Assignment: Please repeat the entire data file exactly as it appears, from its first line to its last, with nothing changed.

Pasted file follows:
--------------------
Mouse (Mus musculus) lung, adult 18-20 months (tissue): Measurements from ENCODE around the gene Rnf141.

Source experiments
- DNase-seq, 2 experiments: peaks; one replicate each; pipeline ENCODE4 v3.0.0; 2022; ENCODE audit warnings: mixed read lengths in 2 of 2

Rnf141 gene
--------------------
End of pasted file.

Mouse (Mus musculus) lung, adult 18-20 months (tissue): Measurements from ENCODE around the gene Rnf141.

Source experiments
- DNase-seq, 2 experiments: peaks; one replicate each; pipeline ENCODE4 v3.0.0; 2022; ENCODE audit warnings: mixed read lengths in 2 of 2

Rnf141 gene